Welcome to a weekly feature on my blog – Ben’s Zone. Written by husband… Ben. A foodie, coffee obsessed, ex-smoking, ex-drinking and Ridgeback loving Dad. Who is also seriously into his fitness. You can find him on the blog (most) Sundays. Enjoy 🙂
Drummond and Hammett Trans Amp Review
So I didn’t really know what to make of this when I unwrapped the Drummond and Hammett Trans Amp at Christmas. It’s a diminutive little fellow, a metal box about 11cm x 9cm a little bigger than a pack of fags. The top of the metal enclosure holds a tiny plastic speaker cone and the only feature other than that is a 1/4″ jack point. Opening up the box we see some pretty basic circuitry and a connection for a 9 volt battery and that’s it. No valves, no modelling circuitry, no controls, a little box you plug your guitar into and sound comes out. Hmm, I was curious. I was also, rightly I think, cautious. As a kid I had a battery powered little Fender box amp thing. This was a long time before the likes of Blackstar thought about making mini amps sound nice, no, back then the goal of a mini amp was that it did not annoy parents. My little mini Fender did not annoy parents, for two reasons really, first, it ate batteries and I was tight, so I never had batteries, second, it sounded awful. The upshot, I learned to play my guitar un-amplified and learned to hate battery amps. So I did feel a sense of trepidation when I connected this thing up.
Pushing even 2.5 W of power through a speaker less than 2 inches is always going to lead to a uniqueness in terms of tone and you certainly get that here, but maybe not in the way you think. I’d expected a spluttery little beast and I got that in spades but, somehow it was a splutter and a snarl that I liked a lot from the get go. I honestly did think I’d hate this but I found myself plugging into it at every opportunity, literally every time the wife left the room I’d get it going and have a little bluesy jam to myself. It’s not a cultured tone and a beefy hum-bucker was too much for it, but with single coils or a piezo pickup it had this rawness that I just love. My wife had got me the amp to travel with (more on that shortly) and so I mainly played my Snapdragon Traxe Noire (with a piezo pickup in the bridge) and pretended I was some old blues guy sitting on my doorstep.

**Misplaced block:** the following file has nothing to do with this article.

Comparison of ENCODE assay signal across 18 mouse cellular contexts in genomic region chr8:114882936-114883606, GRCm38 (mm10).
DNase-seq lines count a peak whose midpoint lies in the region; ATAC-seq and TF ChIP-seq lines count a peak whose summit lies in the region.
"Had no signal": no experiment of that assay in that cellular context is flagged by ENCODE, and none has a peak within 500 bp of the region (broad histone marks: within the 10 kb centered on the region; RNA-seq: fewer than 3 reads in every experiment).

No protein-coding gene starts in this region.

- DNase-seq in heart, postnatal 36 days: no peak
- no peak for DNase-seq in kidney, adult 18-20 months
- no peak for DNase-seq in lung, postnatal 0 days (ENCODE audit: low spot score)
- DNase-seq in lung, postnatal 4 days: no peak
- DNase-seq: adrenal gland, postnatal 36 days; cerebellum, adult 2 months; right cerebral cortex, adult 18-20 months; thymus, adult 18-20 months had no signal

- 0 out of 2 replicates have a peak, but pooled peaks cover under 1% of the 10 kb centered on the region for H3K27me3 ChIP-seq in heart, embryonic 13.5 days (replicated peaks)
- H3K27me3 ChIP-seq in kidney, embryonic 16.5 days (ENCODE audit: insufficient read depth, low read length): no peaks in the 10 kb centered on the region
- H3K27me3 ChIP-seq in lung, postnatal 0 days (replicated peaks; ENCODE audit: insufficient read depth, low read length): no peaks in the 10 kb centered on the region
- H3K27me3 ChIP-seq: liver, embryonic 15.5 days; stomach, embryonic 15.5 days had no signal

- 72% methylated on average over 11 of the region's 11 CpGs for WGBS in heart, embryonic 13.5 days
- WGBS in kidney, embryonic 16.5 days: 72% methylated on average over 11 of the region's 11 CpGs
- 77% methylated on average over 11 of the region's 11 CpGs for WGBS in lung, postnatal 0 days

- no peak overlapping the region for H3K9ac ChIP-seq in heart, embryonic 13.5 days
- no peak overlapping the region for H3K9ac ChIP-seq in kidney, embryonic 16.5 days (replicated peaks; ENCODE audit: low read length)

As I mentioned, the amp was bought as a gift so I could use it while travelling and it is perfect for that. I took it to India with me in January and it’s small dimensions and low weight meant it went into my guitar bag perfectly. I took a number of rechargeable 9 volt batteries but found I used one and had started on the second towards the end of the 2 week trip. I was pleased with that and I’ll probably take fewer batteries with me next time. The amp is also pretty rugged so I could put it in the bag without being too worried that it would get damaged. I did decide, after that trip, to get a volume control fitted to the Snapdragon. As there are no controls on the amp, the sound you get is a direct function of wha you feed it. As I said, I really liked the spitty distorted tones but I wanted to find out what happened when it got less signal. The result was another really pleasant surprise. Drop the input level and you get a much warmer clean tone which I found very pleasant.
Obviously, you have to keep things in perspective. This is a tiny, battery powered, portable amp, designed for cigar box type guitars, you’re not going to be running pedals through it and it’s not got a massive amount of variation in tone, but what is there is pretty nice (to my ears) and I also really appreciate the simplicity. I’m not really up on the cigar box scene so I can’t comment about whether it’s a good amp for that, but for my needs, as a travelling amp, it more than fits the bill. It’s nice that battery powered amps have come on so far but, realistically I’m not going to use a Blackstar Fly to travel with, it’s just too bulky, this is super convenient. I think about this amp like a west highland terrier, it’s little and shouty and you could view that as yappy, but there’s a certain something there that just makes it damn lovable as well and for that reason it’s still an amp I play regularly, travelling or not.
If you’re looking for a small form factor amp on which to play your blues, look no further.